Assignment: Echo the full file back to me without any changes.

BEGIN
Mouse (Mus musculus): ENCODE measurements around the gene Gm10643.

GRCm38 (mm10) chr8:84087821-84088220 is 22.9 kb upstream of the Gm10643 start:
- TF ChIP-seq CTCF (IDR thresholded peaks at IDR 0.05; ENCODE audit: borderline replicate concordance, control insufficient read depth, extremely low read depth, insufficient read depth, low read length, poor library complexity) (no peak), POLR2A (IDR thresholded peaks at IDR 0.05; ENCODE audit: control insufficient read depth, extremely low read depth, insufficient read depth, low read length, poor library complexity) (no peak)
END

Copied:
Mouse (Mus musculus): ENCODE measurements around the gene Gm10643.

GRCm38 (mm10) chr8:84087821-84088220 is 22.9 kb upstream of the Gm10643 start:
- TF ChIP-seq CTCF (IDR thresholded peaks at IDR 0.05; ENCODE audit: borderline replicate concordance, control insufficient read depth, extremely low read depth, insufficient read depth, low read length, poor library complexity) (no peak), POLR2A (IDR thresholded peaks at IDR 0.05; ENCODE audit: control insufficient read depth, extremely low read depth, insufficient read depth, low read length, poor library complexity) (no peak)